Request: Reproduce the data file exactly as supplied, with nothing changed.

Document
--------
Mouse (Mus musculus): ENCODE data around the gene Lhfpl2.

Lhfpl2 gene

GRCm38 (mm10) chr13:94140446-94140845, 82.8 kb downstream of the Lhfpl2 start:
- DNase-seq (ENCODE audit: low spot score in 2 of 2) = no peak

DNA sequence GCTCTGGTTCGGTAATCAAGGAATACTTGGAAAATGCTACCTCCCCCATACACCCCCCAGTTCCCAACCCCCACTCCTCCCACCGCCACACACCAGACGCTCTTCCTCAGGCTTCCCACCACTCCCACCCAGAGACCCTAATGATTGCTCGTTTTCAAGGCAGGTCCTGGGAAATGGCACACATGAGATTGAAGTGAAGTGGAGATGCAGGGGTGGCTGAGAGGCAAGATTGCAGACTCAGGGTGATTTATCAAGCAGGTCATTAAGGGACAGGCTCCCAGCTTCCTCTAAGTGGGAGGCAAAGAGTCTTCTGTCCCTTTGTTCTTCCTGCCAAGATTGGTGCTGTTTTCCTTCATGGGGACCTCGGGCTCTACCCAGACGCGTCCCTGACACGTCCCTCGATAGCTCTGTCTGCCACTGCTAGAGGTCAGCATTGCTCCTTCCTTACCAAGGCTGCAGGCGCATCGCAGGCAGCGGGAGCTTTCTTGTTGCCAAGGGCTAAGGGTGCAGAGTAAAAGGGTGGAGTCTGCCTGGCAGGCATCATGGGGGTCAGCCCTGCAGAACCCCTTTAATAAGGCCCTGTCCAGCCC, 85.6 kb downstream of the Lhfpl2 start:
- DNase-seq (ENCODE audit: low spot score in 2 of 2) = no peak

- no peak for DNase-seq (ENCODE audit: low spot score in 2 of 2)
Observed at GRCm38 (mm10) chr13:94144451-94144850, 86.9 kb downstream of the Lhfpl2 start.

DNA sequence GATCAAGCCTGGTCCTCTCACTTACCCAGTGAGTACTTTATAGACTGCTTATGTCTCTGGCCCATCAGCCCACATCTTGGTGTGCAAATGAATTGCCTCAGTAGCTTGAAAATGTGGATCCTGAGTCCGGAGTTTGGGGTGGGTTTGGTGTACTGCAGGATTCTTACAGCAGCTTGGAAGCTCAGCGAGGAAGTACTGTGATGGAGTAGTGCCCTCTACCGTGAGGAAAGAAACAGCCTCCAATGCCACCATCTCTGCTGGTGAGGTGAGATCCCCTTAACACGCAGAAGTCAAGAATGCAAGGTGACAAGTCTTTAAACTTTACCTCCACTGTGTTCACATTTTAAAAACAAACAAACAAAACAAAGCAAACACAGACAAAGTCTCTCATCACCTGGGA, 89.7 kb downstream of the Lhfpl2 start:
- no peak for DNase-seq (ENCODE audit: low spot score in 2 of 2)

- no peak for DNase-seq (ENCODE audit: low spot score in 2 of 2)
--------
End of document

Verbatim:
Mouse (Mus musculus): ENCODE data around the gene Lhfpl2.

Lhfpl2 gene

GRCm38 (mm10) chr13:94140446-94140845, 82.8 kb downstream of the Lhfpl2 start:
- DNase-seq (ENCODE audit: low spot score in 2 of 2) = no peak

DNA sequence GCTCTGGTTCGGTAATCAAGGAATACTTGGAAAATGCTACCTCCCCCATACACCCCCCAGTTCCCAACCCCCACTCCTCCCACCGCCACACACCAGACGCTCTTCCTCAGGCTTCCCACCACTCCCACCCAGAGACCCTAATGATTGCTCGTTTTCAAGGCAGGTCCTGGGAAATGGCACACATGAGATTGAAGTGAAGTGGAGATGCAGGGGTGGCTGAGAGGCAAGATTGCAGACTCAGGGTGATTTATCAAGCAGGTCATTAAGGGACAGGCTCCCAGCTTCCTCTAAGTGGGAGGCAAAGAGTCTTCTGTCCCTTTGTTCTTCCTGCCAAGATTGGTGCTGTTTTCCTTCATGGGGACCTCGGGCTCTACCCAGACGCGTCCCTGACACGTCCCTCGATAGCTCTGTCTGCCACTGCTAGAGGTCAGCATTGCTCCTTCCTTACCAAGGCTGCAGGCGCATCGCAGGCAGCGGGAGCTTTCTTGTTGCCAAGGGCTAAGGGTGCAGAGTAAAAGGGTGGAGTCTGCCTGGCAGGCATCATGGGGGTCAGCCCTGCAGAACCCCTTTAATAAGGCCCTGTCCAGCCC, 85.6 kb downstream of the Lhfpl2 start:
- DNase-seq (ENCODE audit: low spot score in 2 of 2) = no peak

- no peak for DNase-seq (ENCODE audit: low spot score in 2 of 2)
Observed at GRCm38 (mm10) chr13:94144451-94144850, 86.9 kb downstream of the Lhfpl2 start.

DNA sequence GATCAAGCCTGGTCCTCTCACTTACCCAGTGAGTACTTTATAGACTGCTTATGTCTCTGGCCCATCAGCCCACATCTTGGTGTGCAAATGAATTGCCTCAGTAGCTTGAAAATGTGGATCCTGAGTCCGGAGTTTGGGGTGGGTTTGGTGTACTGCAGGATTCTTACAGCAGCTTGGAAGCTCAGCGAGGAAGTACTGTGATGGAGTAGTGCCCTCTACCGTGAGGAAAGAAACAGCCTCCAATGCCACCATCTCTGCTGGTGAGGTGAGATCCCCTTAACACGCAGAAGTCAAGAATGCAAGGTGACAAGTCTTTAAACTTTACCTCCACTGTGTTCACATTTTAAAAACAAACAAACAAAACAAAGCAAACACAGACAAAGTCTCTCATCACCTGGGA, 89.7 kb downstream of the Lhfpl2 start:
- no peak for DNase-seq (ENCODE audit: low spot score in 2 of 2)

- no peak for DNase-seq (ENCODE audit: low spot score in 2 of 2)